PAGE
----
Photophysical Approach to Study the Interaction Between Synthetic Amphiphiles and Proteins

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The contents of the thesis entitled “Photophysical Approach to Study the Interaction between Synthetic Amphiphiles and Proteins” have been divided into five chapters based on the results of experimental works carried out during the research period. Chapter 1 highlights the definition, properties and importance of synthetic amphiphiles along with their literature background. Amphiphilic molecules consist of hydrophobic tail (usually made of long hydrocarbon chains) and hydrophilic head group (either charged or uncharged polar groups). As a result of having both hydrophobic and hydrophilic structural regions, amphiphilic molecules may dissolve in water and to some extent in non-polar organic solvents. This chapter also gives a brief overview of interaction between synthetic amphiphiles and biomolecules especially protein, where nature of head group and hydrophobic tail along with electrostatic and hydrogen bonding interactions play crucial role. Many amphiphilic molecules are known to interact with peptides and proteins, being that these interactions are of great importance not only in vivo but also in several technical applications. This forms the basis of a number of research areas in chemistry, biochemistry and materials science as well. Therefore, study of interaction between synthetic amphiphiles and proteins and the structure of the complexes formed as a result of those interactions have been extensively reviewed in this chapter. Chapter 2 deals with the common methodology used to synthesize and characterize the compounds along with a brief description of equipments and the different experimental setup to study the interactions between amphiphiles and proteins. Chapter 3 describes the interaction between 5-(alkoxy)naphthalen-1-amine (1-3) amphiphile and bovine serum albumin (BSA). The content of this chapter is divided into two sections. The first section reports the selective sensing of BSA by these novel protein binding amphiphilic fluorophores (1-3) via. non-covalent interactions. The weak fluorescent of these probes in an aqueous solution showed a dramatic increase in their fluorescence intensity, quantum yield and lifetime after binding with BSA (Fig. 1). The exclusivity of the system is that it interacts with BSA selectively and signals the event by ‘turn on” fluorescence while the responses to various other proteins/enzymes used are negligible under similar set of experimental conditions. The photophysical behaviour of compounds are affected by the interplay with BSA but not with free tryptophan amino acid suggesting the microenvironment created by macromolecule induces some change in the excited-state of compound....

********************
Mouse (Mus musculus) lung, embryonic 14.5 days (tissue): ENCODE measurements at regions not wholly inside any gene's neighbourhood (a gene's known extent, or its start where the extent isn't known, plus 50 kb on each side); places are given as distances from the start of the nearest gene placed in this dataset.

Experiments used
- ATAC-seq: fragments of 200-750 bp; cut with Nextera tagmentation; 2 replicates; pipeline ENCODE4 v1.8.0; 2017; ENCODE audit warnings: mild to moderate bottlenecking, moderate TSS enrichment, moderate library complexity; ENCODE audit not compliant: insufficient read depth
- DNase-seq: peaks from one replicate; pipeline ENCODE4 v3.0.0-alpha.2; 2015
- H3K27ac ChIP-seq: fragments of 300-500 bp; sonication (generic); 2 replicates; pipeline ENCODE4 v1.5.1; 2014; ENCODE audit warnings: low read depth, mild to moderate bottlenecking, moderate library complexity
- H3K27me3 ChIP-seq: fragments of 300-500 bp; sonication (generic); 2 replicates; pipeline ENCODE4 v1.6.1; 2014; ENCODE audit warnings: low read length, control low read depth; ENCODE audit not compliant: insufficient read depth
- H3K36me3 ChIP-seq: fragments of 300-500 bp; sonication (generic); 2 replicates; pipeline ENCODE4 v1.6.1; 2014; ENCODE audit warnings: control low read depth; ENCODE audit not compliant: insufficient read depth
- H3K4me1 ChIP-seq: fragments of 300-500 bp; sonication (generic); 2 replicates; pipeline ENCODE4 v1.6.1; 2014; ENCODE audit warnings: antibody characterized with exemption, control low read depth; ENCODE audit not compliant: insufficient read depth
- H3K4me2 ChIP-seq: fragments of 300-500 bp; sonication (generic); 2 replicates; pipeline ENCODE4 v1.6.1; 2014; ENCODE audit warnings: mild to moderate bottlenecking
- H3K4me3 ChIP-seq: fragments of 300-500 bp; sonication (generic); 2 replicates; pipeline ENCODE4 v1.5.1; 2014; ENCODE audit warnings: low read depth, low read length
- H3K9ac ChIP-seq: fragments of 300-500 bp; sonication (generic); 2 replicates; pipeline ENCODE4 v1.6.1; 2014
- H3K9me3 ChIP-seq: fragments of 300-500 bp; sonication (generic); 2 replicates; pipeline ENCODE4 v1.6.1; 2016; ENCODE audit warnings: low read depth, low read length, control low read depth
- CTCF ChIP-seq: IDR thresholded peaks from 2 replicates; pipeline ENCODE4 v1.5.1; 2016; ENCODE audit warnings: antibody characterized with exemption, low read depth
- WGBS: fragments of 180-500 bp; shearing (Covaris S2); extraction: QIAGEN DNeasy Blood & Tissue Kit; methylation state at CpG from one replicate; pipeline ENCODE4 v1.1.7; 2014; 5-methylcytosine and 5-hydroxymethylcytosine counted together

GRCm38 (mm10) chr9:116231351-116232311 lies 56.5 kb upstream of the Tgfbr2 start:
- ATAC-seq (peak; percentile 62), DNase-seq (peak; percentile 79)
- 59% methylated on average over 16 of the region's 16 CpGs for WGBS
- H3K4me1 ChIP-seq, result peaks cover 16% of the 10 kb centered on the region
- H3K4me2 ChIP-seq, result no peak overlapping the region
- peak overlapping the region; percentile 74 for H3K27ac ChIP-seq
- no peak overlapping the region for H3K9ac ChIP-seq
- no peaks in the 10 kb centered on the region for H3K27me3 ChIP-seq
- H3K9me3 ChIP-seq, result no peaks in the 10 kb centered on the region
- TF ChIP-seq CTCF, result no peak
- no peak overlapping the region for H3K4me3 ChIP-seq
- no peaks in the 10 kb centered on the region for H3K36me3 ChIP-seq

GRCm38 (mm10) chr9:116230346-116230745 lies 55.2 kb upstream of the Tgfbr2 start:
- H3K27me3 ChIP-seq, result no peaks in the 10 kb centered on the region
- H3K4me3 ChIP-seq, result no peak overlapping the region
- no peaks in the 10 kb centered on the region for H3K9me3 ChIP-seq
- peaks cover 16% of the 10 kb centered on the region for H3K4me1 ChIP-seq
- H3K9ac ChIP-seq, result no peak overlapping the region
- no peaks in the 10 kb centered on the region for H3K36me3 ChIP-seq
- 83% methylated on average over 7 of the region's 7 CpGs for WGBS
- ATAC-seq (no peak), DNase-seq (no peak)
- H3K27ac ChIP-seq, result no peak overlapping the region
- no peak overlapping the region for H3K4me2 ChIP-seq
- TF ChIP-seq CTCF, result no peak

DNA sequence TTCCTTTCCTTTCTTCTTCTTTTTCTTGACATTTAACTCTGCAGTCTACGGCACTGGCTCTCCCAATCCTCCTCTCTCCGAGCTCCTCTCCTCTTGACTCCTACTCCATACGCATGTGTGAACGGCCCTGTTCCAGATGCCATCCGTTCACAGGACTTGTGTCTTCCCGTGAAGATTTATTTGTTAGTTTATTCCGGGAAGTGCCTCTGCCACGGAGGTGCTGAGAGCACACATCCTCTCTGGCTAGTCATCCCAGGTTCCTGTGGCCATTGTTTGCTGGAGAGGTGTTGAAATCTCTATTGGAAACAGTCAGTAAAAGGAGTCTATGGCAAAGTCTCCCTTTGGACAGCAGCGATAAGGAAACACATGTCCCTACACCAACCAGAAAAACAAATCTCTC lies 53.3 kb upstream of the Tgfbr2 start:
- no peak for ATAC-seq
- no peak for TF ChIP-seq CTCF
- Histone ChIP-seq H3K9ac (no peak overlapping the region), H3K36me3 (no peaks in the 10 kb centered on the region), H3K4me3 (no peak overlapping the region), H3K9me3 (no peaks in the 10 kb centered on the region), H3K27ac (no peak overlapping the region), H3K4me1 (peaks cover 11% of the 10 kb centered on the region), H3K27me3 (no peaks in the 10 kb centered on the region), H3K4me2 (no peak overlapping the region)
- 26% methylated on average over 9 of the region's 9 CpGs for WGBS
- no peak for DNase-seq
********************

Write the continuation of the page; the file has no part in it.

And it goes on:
Supervisor: Gopal Das